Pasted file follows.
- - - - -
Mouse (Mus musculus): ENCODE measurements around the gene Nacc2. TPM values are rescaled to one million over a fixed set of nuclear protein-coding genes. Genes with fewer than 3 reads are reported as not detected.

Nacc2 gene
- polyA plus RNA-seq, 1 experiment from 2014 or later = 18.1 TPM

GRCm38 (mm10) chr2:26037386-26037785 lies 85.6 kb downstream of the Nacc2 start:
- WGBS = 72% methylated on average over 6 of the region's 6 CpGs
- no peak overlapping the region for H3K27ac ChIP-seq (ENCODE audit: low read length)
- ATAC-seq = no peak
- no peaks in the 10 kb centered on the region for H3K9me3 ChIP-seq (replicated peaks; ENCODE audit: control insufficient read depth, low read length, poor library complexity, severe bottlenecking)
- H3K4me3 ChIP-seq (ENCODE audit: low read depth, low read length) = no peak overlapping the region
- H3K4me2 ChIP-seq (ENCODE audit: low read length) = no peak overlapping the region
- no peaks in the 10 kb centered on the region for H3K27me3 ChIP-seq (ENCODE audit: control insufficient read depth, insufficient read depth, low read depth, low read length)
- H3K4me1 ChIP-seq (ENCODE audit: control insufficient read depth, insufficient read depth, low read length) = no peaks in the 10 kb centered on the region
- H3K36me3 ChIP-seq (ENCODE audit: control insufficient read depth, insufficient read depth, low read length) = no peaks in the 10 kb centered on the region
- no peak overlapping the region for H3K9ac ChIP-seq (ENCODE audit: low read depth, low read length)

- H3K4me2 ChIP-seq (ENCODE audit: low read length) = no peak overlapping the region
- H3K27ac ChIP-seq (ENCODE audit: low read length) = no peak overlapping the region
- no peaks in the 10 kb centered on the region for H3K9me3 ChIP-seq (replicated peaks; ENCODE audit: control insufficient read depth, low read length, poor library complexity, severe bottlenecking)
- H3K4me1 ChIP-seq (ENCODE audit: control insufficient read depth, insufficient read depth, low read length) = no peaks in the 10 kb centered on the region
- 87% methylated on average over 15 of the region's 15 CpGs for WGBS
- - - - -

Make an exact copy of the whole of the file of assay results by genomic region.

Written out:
Mouse (Mus musculus): ENCODE measurements around the gene Nacc2. TPM values are rescaled to one million over a fixed set of nuclear protein-coding genes. Genes with fewer than 3 reads are reported as not detected.

Nacc2 gene
- polyA plus RNA-seq, 1 experiment from 2014 or later = 18.1 TPM

GRCm38 (mm10) chr2:26037386-26037785 lies 85.6 kb downstream of the Nacc2 start:
- WGBS = 72% methylated on average over 6 of the region's 6 CpGs
- no peak overlapping the region for H3K27ac ChIP-seq (ENCODE audit: low read length)
- ATAC-seq = no peak
- no peaks in the 10 kb centered on the region for H3K9me3 ChIP-seq (replicated peaks; ENCODE audit: control insufficient read depth, low read length, poor library complexity, severe bottlenecking)
- H3K4me3 ChIP-seq (ENCODE audit: low read depth, low read length) = no peak overlapping the region
- H3K4me2 ChIP-seq (ENCODE audit: low read length) = no peak overlapping the region
- no peaks in the 10 kb centered on the region for H3K27me3 ChIP-seq (ENCODE audit: control insufficient read depth, insufficient read depth, low read depth, low read length)
- H3K4me1 ChIP-seq (ENCODE audit: control insufficient read depth, insufficient read depth, low read length) = no peaks in the 10 kb centered on the region
- H3K36me3 ChIP-seq (ENCODE audit: control insufficient read depth, insufficient read depth, low read length) = no peaks in the 10 kb centered on the region
- no peak overlapping the region for H3K9ac ChIP-seq (ENCODE audit: low read depth, low read length)

- H3K4me2 ChIP-seq (ENCODE audit: low read length) = no peak overlapping the region
- H3K27ac ChIP-seq (ENCODE audit: low read length) = no peak overlapping the region
- no peaks in the 10 kb centered on the region for H3K9me3 ChIP-seq (replicated peaks; ENCODE audit: control insufficient read depth, low read length, poor library complexity, severe bottlenecking)
- H3K4me1 ChIP-seq (ENCODE audit: control insufficient read depth, insufficient read depth, low read length) = no peaks in the 10 kb centered on the region
- 87% methylated on average over 15 of the region's 15 CpGs for WGBS